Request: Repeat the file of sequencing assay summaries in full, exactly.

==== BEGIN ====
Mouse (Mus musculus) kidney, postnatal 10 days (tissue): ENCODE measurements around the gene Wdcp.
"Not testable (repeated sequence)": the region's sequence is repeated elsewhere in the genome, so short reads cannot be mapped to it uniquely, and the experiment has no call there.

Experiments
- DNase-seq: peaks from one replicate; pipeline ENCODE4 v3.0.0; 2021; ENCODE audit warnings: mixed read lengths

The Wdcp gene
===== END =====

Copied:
Mouse (Mus musculus) kidney, postnatal 10 days (tissue): ENCODE measurements around the gene Wdcp.
"Not testable (repeated sequence)": the region's sequence is repeated elsewhere in the genome, so short reads cannot be mapped to it uniquely, and the experiment has no call there.

Experiments
- DNase-seq: peaks from one replicate; pipeline ENCODE4 v3.0.0; 2021; ENCODE audit warnings: mixed read lengths

The Wdcp gene